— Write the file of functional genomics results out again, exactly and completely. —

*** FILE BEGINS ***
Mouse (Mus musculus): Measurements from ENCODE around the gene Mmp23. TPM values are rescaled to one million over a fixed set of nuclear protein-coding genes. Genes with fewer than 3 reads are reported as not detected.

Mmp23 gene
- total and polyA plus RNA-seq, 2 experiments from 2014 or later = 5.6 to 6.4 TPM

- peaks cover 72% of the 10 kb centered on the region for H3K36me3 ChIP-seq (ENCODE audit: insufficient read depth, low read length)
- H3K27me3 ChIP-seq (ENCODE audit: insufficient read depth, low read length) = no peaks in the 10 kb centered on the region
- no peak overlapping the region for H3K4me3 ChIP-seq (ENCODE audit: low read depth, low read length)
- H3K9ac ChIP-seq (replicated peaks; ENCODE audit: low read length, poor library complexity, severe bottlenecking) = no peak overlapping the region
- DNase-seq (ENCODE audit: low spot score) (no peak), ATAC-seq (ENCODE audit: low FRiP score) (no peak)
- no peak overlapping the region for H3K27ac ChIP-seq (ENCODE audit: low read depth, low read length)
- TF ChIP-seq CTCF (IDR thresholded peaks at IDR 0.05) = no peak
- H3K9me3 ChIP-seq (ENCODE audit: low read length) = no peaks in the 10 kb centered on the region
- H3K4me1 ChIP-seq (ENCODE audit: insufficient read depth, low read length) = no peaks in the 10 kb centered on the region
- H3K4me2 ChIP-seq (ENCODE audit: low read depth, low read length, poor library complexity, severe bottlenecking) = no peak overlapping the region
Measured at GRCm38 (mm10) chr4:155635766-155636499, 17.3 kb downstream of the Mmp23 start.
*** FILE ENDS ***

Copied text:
Mouse (Mus musculus): Measurements from ENCODE around the gene Mmp23. TPM values are rescaled to one million over a fixed set of nuclear protein-coding genes. Genes with fewer than 3 reads are reported as not detected.

Mmp23 gene
- total and polyA plus RNA-seq, 2 experiments from 2014 or later = 5.6 to 6.4 TPM

- peaks cover 72% of the 10 kb centered on the region for H3K36me3 ChIP-seq (ENCODE audit: insufficient read depth, low read length)
- H3K27me3 ChIP-seq (ENCODE audit: insufficient read depth, low read length) = no peaks in the 10 kb centered on the region
- no peak overlapping the region for H3K4me3 ChIP-seq (ENCODE audit: low read depth, low read length)
- H3K9ac ChIP-seq (replicated peaks; ENCODE audit: low read length, poor library complexity, severe bottlenecking) = no peak overlapping the region
- DNase-seq (ENCODE audit: low spot score) (no peak), ATAC-seq (ENCODE audit: low FRiP score) (no peak)
- no peak overlapping the region for H3K27ac ChIP-seq (ENCODE audit: low read depth, low read length)
- TF ChIP-seq CTCF (IDR thresholded peaks at IDR 0.05) = no peak
- H3K9me3 ChIP-seq (ENCODE audit: low read length) = no peaks in the 10 kb centered on the region
- H3K4me1 ChIP-seq (ENCODE audit: insufficient read depth, low read length) = no peaks in the 10 kb centered on the region
- H3K4me2 ChIP-seq (ENCODE audit: low read depth, low read length, poor library complexity, severe bottlenecking) = no peak overlapping the region
Measured at GRCm38 (mm10) chr4:155635766-155636499, 17.3 kb downstream of the Mmp23 start.